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Posted 17 May 2005

The Ken Saro-Wiwa Foundation (KSWF) is looking for interested elementary and secondary teachers to participate in an education outreach program around the 10-year anniversary of the execution of Nigerian writer, human rights and environmental activist, Ken Saro-Wiwa.

The educational outreach program is part of a series of activities hosted by KSWF leading up to November 10th, 2005.

In 1995, Ken Saro-Wiwa and eight of his Ogoni (Nigerian community) colleagues were executed by the Nigerian Government following their campaign against the devastating environmental impacts of oil companies in their lands in the Niger Delta.

Nine years after the killings, the Ogoni and other marginalized communities in oil producing areas, which Ken cared much about, pine away in poverty and neglect, denied such basic amenities as water, power, roads, schools, and hospitals. Ken Saro-Wiwa’s non-violent methods that advanced the use of literature, critical thinking, enlightened public debate and dialogue as tools of conflict resolution appear forgotten in a more turbulent Africa-where conflicts continue to be about resource control and environmental insufficiency.

On November 10th events will be taking place internationally as part of a commemoration and mobilization around the issues for which Ken Saro-Wiwa and the Ogoni people fought.  This broad-based response is a testament to the legacy of Ken Saro-Wiwa and the continuing environmental and human rights abuses in Nigeria and around the world.

KSWF-Canada will be coordinating a series of arts-based, educational, and awareness raising events here in Toronto in partnership with other human rights and environmental organizations. Part of our campaign will be an educational outreach program that seeks to mobilize/excite/attract/inform/educate/enlighten students about Ken Saro-Wiwa and explore issues of human rights, environmental rights, indigenous rights, corporate responsibility, activism and citizenship.

The educational program will be designed for students in grade 7 and 8 and possibly grades 11/12 (depending on interest) and will include an opportunity to contribute material to be presented or displayed at the November 10th events. Students will be given the opportunity to speak with members of the Saro-Wiwa family, as well as view films about the plight of the Ogoni people, discover Nigeria and Nigerian influenced art/music, engage in debate about the issues facing this area with regards to the environment and social activism, and much more. Our education coordinator is currently designing a resource package with lesson plans, resource materials, and curriculum-referenced activities for an in-school program.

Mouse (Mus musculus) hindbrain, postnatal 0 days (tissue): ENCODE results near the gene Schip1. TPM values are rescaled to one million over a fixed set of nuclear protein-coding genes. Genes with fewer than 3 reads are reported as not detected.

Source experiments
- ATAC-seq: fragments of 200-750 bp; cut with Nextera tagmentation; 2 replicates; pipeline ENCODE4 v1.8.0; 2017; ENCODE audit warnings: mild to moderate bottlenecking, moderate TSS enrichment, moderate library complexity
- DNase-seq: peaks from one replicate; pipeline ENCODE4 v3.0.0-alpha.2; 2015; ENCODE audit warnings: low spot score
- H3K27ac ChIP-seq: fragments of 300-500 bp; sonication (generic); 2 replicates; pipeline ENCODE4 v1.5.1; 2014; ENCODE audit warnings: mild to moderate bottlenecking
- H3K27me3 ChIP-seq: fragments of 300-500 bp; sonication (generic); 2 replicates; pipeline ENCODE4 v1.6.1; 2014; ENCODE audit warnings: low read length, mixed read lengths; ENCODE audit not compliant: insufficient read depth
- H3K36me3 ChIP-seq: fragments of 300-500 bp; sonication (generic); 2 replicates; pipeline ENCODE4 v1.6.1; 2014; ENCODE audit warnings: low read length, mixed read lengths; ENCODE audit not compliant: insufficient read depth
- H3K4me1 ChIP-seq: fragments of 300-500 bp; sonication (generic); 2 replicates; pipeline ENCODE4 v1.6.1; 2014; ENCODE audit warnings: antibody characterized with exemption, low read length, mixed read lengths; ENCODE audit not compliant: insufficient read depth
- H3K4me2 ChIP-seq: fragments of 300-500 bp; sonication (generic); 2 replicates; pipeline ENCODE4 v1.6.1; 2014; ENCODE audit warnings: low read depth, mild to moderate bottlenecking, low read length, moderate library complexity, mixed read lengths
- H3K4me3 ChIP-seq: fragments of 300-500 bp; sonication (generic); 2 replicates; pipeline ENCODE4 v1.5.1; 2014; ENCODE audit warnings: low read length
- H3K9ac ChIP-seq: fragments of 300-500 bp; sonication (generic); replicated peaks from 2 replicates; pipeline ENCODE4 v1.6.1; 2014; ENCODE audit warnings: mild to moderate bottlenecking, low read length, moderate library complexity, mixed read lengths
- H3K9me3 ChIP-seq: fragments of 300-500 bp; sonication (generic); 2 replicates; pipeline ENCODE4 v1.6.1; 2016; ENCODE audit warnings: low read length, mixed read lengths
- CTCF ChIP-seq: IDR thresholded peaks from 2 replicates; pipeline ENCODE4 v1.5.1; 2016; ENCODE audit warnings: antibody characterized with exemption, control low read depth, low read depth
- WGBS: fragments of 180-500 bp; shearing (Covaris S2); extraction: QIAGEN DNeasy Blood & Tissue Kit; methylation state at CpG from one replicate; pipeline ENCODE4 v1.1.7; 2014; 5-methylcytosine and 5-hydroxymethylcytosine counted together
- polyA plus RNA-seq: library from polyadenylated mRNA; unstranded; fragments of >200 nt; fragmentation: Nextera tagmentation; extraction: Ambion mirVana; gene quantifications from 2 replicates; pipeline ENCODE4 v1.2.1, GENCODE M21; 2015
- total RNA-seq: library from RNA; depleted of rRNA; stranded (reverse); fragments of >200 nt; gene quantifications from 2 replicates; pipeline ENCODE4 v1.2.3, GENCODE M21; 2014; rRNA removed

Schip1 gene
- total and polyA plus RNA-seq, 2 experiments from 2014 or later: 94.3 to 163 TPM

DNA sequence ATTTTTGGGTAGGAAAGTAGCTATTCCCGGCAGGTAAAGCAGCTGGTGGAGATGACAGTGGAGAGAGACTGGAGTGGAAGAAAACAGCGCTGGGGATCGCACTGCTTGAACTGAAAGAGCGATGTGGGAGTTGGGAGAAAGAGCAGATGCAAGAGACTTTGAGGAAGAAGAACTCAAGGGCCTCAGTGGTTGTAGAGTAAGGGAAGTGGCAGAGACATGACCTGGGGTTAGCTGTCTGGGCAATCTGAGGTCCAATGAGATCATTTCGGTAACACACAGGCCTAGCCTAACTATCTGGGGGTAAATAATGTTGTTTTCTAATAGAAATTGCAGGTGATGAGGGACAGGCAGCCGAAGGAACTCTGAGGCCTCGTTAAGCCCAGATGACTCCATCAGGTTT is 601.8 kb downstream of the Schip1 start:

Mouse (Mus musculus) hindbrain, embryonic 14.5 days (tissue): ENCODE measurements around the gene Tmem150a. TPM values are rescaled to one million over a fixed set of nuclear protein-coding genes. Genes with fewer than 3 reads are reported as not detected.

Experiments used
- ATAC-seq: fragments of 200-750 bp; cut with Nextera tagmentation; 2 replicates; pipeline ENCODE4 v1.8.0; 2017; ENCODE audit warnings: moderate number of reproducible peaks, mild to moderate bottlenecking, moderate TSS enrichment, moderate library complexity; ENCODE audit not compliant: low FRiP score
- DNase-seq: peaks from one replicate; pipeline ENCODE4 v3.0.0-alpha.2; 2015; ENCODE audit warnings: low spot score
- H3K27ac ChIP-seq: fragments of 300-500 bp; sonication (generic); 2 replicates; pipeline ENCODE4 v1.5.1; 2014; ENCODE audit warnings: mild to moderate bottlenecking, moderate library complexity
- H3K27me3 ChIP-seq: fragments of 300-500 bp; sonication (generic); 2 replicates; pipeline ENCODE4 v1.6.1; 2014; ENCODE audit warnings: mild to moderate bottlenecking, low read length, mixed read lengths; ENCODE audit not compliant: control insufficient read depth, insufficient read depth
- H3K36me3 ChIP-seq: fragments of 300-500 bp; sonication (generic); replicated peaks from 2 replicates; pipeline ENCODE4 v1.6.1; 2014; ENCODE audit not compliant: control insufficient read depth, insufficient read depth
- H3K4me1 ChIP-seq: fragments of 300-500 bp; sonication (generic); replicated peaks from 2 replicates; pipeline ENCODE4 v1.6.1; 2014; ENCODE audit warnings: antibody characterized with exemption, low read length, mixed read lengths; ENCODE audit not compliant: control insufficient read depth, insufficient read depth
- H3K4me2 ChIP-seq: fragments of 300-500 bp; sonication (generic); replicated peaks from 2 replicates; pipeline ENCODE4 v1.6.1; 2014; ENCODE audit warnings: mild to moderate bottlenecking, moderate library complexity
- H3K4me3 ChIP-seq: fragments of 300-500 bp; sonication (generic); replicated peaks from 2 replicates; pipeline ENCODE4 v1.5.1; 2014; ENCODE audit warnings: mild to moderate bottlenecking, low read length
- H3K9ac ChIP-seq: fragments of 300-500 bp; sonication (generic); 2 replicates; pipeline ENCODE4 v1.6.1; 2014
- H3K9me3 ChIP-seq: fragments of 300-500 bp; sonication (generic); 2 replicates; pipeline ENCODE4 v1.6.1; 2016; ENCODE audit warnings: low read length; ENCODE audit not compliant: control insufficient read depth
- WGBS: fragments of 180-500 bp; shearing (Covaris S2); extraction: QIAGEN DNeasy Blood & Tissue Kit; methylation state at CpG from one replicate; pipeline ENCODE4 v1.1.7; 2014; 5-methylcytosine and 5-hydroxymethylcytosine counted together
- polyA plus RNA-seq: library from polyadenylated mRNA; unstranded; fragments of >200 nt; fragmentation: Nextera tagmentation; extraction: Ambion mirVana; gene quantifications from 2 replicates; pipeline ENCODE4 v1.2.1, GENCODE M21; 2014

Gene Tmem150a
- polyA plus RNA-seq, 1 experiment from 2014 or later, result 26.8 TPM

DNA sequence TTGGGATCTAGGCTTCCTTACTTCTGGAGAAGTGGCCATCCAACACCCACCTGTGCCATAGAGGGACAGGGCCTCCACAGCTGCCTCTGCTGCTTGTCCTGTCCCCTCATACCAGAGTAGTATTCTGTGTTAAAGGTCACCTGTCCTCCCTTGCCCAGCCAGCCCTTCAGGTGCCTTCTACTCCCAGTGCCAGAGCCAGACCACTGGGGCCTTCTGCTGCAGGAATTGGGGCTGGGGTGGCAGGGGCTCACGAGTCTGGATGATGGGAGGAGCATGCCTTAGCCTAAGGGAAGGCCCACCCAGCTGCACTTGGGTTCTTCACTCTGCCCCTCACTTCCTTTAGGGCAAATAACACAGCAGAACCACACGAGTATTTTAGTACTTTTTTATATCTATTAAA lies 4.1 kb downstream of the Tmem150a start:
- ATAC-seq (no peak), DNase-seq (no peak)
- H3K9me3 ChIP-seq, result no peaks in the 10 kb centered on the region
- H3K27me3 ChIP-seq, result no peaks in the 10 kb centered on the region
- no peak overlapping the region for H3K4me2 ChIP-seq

We are hoping to find a team of teachers who would be interested in running this program for their students sometime between September and November 2005. In addition, we will be calling a short meeting of interested teachers with whom we can discuss possible implementation strategies. Teachers are not required to participate in this planning meeting however. Interested teachers should contact the Education

Coordinator for more information or to submit their name as a potential partner in this project.

For further information please contact Anna Chudnovsky, Education Coordinator, 416-516-1323 and its sister websites,,,,, and are all owned by John Donovan. There is also a Wikipedia article.


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